Cytokine and Chemokine Alterations in Down Syndrome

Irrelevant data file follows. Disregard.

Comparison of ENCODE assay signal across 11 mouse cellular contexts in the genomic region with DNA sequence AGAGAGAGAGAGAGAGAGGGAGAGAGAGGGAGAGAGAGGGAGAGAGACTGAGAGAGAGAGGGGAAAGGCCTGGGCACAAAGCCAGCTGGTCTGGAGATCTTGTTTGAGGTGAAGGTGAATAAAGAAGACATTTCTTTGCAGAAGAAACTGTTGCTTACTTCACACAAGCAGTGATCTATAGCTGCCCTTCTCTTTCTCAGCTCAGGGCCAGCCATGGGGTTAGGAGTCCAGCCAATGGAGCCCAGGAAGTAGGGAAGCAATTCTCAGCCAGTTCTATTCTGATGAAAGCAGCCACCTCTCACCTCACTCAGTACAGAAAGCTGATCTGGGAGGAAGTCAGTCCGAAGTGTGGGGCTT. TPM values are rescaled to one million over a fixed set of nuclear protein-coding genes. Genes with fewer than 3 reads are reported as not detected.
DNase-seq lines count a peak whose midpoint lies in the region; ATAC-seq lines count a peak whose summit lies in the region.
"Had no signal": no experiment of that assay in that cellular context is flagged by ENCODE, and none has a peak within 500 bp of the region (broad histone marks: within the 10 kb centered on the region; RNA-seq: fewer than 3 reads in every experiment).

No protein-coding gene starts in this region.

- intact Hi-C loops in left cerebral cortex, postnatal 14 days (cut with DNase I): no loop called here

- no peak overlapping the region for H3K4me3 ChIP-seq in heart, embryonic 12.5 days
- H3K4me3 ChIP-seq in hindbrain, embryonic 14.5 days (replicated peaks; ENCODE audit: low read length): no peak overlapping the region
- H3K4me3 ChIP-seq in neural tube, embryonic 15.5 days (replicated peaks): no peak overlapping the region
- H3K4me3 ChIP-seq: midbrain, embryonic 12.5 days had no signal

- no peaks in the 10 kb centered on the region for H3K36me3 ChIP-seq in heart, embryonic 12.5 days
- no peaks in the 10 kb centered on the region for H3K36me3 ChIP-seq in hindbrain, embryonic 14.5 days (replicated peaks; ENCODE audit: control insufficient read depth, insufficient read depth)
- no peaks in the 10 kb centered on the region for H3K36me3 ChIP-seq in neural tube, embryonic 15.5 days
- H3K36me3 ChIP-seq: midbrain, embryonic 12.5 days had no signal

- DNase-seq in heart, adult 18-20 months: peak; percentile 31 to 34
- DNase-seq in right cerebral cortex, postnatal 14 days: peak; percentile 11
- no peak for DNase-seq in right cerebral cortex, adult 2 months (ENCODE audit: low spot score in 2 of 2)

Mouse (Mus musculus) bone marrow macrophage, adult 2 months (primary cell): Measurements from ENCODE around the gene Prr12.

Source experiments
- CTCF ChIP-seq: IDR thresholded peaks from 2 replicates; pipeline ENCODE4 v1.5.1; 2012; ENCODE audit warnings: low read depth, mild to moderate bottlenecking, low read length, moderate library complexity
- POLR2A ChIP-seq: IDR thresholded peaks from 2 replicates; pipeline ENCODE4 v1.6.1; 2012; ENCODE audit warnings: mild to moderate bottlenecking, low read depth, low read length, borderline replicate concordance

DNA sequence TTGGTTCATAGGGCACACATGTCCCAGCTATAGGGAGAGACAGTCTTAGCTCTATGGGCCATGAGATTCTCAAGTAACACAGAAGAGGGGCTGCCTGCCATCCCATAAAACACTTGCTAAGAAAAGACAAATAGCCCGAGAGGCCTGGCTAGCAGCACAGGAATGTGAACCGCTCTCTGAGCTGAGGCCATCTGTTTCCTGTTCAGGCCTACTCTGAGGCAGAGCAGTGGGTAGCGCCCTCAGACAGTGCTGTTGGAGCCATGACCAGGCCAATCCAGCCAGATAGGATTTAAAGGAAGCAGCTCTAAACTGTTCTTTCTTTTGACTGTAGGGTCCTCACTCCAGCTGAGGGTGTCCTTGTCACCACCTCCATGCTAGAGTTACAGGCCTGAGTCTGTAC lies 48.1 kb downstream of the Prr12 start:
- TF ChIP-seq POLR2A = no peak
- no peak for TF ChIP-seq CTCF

Objective Down syndrome (DS) is the leading genetic cause of intellectual disability, affecting ~1/800 newborns. Previously we have shown alterations in N-methyl-D-aspartic acid (NMDA) receptors and neuropeptides (activity-dependant neuroprotective protein, glia fibrillary acidic protein) in a murine model of DS. Cytokines and chemokines have neuromodulatory and neurotransmitter roles and interact with the NMDA receptors. The objective of this study was to evaluate if cytokines and chemokines in the hippocampus and cerebellum are altered in this model. Study DesignWe used 8- to 10-month-old animals from the well-characterized mouse model of DS (Ts65Dn). Learning and memory were assessed in the Morris water maze with the Ts65Dn animals demonstrating a learning deficit. After completion of the behavioral testing, the brains were removed and the hippocampus and cerebellum were separated by microdissection. A panel of cytokines, chemokines, and fractalkine were measured in the protein lysates using a microsphere-based multiplex immunoassay (Luminex xMAP, Millipore) and normalized to total protein concentration. Statistical analysis included the nonparametric Mann-Whitney U for the cytokine, chemokine, and fractalkine levels; p<0.05 was considered significant. ResultsLevels (median [range]) of interleukin (IL)-1β (6.95 [0.11 to 43.5] versus 14.2 [0.2 to 36.8] pg/mL); granulocyte-macrophage colony-stimulating factor (GM-CSF; 3.97 [0.19 to 19.6] versus 19.2 [0.2 to 31.1] pg/mL), and macrophage inflammatory protein (MIP)-1α (20.3 [0.11 to 73.3] versus 37.0 [0.22 to 102.7] pg/mL) in the hippocampus from Ts65Dn were significantly lower compared with the euploid (control) animals. Many cytokines and chemokines were not detected in the hippocampus or cerebellum, and others were detectable but not different between the groups. Conclusion We found a decreased in GM-CSF, IL-1β, and MIP-1α in the hippocampus of DS pups. All three have known interactions with NMDA receptors and their decline may explain, in part, the learning deficits associated with DS.